Federal funding must be attached to firm, ambitious and unequivocal demands for higher achievement, high school graduation rates and gap closing. We know that states, school districts, and schools need a more modern and focused law. However, we respectfully believe that the bill goes too far in providing flexibility by marginalizing the focus on the achievement of disadvantaged students.
While both of the two largest teachers' unions -- the National Education Association and the American Federation of Teachers -- are members of the Leadership Conference, they did not sign on.
"We certainly agree with some of the concerns raised in the letter, but this is the beginning of a long reauthorization process," said Kim Anderson, NEA's advocacy director. "There will be much more debate to come."
Over the weekend, negotiations with the teachers' unions and HELP committee members led to the release of a manager's amendment that removed a key provision. The provision would have mandated teacher evaluations that included measures of student performance from the federal level. The move provoked the ire of Secretary of Education Arne Duncan on Monday, who criticized the capitulation.
Also on Wednesday, a second coalition of 11 education reform and civil rights groups organized by Education Trust -- sharing some of the same members and including Educators 4 Excellence, La Raza, DFER and StudentsFirst -- wrote a letter to Harkin and Enzi. The groups called the revocation of the teacher evaluation component a "backward step" that is preventing the groups from supporting the manager's amendment.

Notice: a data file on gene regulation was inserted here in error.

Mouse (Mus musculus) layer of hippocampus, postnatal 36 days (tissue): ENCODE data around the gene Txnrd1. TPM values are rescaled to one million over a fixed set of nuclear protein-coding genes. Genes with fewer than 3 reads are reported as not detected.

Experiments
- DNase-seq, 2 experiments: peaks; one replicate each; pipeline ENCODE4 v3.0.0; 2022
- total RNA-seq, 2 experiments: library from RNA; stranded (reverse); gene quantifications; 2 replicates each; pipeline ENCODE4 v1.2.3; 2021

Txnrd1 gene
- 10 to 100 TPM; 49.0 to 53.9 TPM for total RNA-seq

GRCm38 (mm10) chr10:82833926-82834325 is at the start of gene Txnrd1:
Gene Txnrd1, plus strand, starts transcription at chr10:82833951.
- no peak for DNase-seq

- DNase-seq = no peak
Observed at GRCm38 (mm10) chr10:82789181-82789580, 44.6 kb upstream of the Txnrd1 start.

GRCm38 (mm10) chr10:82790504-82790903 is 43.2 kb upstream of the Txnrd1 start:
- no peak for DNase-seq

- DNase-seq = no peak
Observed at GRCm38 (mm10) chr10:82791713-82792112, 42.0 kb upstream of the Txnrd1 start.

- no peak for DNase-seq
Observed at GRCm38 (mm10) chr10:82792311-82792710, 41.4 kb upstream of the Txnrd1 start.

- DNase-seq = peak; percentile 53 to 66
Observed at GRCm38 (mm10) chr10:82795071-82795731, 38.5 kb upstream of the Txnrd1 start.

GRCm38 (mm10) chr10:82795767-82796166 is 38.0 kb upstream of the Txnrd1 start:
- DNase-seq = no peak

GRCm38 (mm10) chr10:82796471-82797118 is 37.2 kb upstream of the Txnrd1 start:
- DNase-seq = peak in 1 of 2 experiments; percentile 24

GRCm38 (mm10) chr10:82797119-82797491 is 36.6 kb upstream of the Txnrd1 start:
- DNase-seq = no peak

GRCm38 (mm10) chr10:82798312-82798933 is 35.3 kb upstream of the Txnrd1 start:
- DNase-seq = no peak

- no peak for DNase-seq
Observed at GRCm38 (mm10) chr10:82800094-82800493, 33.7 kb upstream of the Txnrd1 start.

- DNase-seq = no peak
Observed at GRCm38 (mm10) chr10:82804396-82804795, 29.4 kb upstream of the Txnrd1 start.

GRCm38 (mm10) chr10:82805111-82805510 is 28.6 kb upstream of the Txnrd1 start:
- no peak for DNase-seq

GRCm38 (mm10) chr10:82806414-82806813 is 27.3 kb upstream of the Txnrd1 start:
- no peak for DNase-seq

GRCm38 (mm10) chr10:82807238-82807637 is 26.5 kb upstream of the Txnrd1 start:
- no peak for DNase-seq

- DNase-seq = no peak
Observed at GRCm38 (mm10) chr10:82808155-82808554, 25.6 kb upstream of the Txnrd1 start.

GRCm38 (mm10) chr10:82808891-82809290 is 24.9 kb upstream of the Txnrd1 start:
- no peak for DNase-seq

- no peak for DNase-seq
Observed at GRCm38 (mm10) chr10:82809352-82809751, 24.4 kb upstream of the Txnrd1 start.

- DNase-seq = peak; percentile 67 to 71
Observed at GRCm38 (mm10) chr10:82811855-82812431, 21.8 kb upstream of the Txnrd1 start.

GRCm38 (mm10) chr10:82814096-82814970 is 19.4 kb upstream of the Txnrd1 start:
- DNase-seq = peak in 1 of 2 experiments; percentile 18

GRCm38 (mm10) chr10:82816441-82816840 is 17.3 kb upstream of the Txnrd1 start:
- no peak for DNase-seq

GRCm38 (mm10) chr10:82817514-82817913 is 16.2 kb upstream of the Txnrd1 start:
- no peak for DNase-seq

"The teacher evaluation and equitable teacher assignment provisions of the manager’s amendment are weaker than these provisions of the original draft," the groups wrote. "This backward step leaves our groups unable to support the manager’s amendment, unless changes are made in these areas before Wednesday’s scheduled mark-up. Your initial draft struck an appropriate balance between demanding change and respecting the discretion of states and school districts to tailor policies to their unique needs. The manager’s amendment topples that balance."
The groups wrote they are "more than willing to work with you" before the bill hits the floor.
StudentsFirst's CEO Michelle Rhee fired off a missive of her own to her group's members Wednesday morning, saying the bill doesn’t go far enough in holding teachers accountable. Rhee implemented a teacher evaluation and merit pay system known as IMPACT before she resigned from chancellor of Washington, D.C. public schools a year ago.